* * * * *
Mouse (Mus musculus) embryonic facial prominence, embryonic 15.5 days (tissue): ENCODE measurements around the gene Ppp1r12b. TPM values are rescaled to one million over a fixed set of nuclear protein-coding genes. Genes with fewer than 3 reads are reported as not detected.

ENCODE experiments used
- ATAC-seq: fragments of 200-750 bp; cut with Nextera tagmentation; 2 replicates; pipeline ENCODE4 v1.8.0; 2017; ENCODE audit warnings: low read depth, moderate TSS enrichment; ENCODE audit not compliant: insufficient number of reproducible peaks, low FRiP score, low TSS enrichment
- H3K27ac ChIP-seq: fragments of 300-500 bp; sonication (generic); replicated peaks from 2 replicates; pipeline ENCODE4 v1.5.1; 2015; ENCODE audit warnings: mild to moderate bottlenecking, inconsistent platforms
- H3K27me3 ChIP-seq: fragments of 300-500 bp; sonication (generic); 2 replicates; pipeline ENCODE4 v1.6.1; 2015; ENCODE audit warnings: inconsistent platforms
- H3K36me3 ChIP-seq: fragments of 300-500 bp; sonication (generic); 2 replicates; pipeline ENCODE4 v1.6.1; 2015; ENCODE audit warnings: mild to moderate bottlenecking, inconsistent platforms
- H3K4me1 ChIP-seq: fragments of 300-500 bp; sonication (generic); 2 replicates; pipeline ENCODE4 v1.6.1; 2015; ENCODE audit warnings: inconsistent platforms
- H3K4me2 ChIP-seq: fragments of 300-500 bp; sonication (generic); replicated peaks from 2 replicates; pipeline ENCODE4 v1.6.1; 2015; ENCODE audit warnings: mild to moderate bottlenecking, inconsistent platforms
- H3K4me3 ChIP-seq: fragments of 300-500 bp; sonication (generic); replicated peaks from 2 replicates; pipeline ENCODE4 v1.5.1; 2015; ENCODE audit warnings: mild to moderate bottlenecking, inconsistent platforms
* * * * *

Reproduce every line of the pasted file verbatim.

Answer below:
Mouse (Mus musculus) embryonic facial prominence, embryonic 15.5 days (tissue): ENCODE measurements around the gene Ppp1r12b. TPM values are rescaled to one million over a fixed set of nuclear protein-coding genes. Genes with fewer than 3 reads are reported as not detected.

ENCODE experiments used
- ATAC-seq: fragments of 200-750 bp; cut with Nextera tagmentation; 2 replicates; pipeline ENCODE4 v1.8.0; 2017; ENCODE audit warnings: low read depth, moderate TSS enrichment; ENCODE audit not compliant: insufficient number of reproducible peaks, low FRiP score, low TSS enrichment
- H3K27ac ChIP-seq: fragments of 300-500 bp; sonication (generic); replicated peaks from 2 replicates; pipeline ENCODE4 v1.5.1; 2015; ENCODE audit warnings: mild to moderate bottlenecking, inconsistent platforms
- H3K27me3 ChIP-seq: fragments of 300-500 bp; sonication (generic); 2 replicates; pipeline ENCODE4 v1.6.1; 2015; ENCODE audit warnings: inconsistent platforms
- H3K36me3 ChIP-seq: fragments of 300-500 bp; sonication (generic); 2 replicates; pipeline ENCODE4 v1.6.1; 2015; ENCODE audit warnings: mild to moderate bottlenecking, inconsistent platforms
- H3K4me1 ChIP-seq: fragments of 300-500 bp; sonication (generic); 2 replicates; pipeline ENCODE4 v1.6.1; 2015; ENCODE audit warnings: inconsistent platforms
- H3K4me2 ChIP-seq: fragments of 300-500 bp; sonication (generic); replicated peaks from 2 replicates; pipeline ENCODE4 v1.6.1; 2015; ENCODE audit warnings: mild to moderate bottlenecking, inconsistent platforms
- H3K4me3 ChIP-seq: fragments of 300-500 bp; sonication (generic); replicated peaks from 2 replicates; pipeline ENCODE4 v1.5.1; 2015; ENCODE audit warnings: mild to moderate bottlenecking, inconsistent platforms